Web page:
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A True Bishop of Social Thought: Ottokár Prohászka and the Social Question by László Bernát Veszprémy

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A True Bishop of Social Thought: Ottokár Prohászka and the Social Question


Ottokár Prohászka, Catholic Bishop of Székesfehérvár (1905-1927), was a deep, fascinating, original, but most of all, divisive author. His work has always been surrounded in controversy. Because of his groundbreaking social teachings, the early part of his career was mired in conservative criticism; because of his subsequent sharp right-wing turn, the latter part of his career was tarnished with accusations of antisemitism. Even after his death, his work has been the source of numerous debates among historians and politicians. In fact, Deputy Prime Minister Zsolt Semjén had to defend Prohászka in 2012 thus: ‘Ottokár Prohászka was not only the culmination of Hungarian social thinking, but also the founder of it. The charge of antisemitism used against him in the present is absurd because he died in 1927. It is unhistorical and unjust to hold him accountable for what happened in the 1930s or later, in the 1940s. […] Prohászka did not at all establish the ideology of Hungarianism [Ideology of the Arrow Cross, the Hungarian Nazi party – Ed.). These Nazi ideologies have always been neo-pagan, anti-Christian movements. Prohászka established a Christian-social mindset. […]’[1]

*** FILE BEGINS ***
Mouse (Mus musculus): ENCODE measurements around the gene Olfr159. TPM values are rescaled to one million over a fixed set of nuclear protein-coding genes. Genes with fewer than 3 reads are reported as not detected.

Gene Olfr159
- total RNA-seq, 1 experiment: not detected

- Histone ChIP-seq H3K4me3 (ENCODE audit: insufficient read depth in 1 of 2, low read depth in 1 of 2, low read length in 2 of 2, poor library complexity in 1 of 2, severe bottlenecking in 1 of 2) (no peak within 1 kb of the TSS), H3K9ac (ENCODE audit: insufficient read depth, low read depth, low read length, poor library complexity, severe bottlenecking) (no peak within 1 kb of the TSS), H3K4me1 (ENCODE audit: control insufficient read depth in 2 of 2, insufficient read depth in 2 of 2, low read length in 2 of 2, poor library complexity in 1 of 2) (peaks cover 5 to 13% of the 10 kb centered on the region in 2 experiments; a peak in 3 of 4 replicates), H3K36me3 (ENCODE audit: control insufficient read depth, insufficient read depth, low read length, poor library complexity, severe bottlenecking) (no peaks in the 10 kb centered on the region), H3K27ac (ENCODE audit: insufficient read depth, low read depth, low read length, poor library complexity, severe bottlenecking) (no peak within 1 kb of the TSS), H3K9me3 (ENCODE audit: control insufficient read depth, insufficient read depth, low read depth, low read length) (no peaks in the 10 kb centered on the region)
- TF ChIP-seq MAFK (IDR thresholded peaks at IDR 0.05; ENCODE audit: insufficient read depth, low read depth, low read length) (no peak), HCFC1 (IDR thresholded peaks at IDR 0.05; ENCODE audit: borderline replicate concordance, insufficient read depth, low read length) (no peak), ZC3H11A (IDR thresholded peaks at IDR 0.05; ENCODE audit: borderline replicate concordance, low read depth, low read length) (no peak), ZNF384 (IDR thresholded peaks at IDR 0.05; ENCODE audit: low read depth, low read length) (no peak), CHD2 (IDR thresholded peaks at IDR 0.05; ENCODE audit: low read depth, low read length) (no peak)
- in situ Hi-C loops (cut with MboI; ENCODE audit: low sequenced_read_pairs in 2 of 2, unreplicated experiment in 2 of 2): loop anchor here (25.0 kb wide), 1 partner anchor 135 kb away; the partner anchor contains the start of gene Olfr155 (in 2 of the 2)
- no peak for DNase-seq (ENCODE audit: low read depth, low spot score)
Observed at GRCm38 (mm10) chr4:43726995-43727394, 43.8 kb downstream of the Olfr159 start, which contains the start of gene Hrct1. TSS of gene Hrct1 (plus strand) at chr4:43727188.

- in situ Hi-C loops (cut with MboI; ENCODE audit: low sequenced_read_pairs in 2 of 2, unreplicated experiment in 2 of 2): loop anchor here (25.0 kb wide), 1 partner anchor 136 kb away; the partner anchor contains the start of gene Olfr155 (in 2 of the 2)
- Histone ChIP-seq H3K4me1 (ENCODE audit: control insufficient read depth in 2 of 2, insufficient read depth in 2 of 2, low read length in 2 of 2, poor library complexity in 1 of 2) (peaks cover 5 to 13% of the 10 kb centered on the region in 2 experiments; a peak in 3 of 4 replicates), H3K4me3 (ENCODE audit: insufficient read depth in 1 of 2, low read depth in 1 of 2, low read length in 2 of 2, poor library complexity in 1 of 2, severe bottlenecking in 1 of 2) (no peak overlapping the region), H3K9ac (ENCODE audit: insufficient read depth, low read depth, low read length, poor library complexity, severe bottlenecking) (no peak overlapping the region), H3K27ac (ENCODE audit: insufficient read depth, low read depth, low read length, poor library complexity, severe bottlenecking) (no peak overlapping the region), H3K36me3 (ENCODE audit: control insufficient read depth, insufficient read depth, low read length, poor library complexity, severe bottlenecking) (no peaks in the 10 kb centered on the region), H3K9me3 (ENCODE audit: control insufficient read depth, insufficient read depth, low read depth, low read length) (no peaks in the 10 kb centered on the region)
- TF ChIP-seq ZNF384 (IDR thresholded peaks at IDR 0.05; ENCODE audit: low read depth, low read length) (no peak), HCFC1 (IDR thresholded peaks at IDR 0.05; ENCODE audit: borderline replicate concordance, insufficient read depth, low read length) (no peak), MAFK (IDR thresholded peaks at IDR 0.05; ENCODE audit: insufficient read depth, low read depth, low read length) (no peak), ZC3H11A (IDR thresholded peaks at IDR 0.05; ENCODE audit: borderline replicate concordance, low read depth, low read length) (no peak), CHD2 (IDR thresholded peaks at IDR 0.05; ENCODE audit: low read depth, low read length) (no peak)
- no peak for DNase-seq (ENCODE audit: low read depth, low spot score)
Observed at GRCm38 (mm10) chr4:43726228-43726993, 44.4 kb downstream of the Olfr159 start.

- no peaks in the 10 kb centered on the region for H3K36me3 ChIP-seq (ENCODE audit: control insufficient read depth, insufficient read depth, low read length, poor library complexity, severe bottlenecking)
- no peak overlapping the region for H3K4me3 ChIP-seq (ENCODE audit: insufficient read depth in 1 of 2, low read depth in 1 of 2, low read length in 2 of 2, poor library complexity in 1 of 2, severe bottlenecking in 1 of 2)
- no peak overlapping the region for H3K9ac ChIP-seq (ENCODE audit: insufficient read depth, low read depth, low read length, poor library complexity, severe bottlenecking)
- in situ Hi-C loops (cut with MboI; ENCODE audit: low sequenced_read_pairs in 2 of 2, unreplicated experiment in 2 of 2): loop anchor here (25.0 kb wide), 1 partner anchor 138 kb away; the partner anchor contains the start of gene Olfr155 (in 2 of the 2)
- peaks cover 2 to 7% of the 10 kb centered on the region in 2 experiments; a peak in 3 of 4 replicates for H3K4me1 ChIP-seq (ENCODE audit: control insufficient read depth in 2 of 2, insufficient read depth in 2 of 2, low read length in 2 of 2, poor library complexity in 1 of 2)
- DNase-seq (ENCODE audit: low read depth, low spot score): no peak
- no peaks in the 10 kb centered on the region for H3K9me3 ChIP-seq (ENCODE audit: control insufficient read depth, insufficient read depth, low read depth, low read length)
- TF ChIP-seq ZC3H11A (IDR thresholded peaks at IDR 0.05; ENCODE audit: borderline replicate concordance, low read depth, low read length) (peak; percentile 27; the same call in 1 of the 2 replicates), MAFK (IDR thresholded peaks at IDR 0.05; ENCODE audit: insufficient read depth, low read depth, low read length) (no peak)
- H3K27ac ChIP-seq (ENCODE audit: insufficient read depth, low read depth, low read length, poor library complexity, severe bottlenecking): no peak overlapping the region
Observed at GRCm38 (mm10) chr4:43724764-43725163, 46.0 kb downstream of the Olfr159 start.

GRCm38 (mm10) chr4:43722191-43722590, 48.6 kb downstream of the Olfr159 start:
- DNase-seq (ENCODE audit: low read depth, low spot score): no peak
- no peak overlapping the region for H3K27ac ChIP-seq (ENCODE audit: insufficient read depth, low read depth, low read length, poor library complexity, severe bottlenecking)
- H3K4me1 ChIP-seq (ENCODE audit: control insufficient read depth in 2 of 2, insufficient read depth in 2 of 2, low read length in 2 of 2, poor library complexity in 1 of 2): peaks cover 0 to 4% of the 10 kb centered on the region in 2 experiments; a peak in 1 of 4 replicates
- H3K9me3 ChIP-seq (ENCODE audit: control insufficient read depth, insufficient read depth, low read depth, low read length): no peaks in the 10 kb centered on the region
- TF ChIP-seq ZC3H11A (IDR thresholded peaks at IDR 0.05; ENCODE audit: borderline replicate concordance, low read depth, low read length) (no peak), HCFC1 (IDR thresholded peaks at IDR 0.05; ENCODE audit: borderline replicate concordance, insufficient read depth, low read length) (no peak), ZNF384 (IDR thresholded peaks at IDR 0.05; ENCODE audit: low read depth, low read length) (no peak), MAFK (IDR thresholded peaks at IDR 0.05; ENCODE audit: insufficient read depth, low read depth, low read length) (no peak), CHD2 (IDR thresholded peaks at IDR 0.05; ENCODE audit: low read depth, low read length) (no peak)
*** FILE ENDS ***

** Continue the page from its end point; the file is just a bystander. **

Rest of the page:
Politicians need not have a deep understanding of every 20th century Hungarian thinker, but if we interpret “the charge of antisemitism” as a charge saying that Prohászka was somehow an enthusiastic supporter of the anti-Jewish Nazi policy, Semjén was on point. Prohászka was certainly a leading social thinker of the Hungarian right, but this has largely been forgotten. In fact, Socialist historiography, which has largely dominated Hungarian public life before the 1989 democratic transition, labelled Prohászka a “capitalist” and a “lord” who found joy in the suffering of the common folk.[2]

This charge was wrong on many levels. Prohászka was from a modest family with no ties to the nobility, in fact, his maternal grandfather was a common baker. He was famous for his simple lifestyle even as a bishop: when he first took his seat at the episcopate, he did not get a coach but instead chose to walk. His diaries are full of his concern for poor people, and often include remarks on how many products or wares he bought from humble street vendors.[3] In one of the few surviving footages of the bishop, he can be seen purchasing a newspaper from an old lady on the street – perhaps a telling moment from the life of a bishop, who could have enjoyed a newspaper from the comfort of his palace.[4]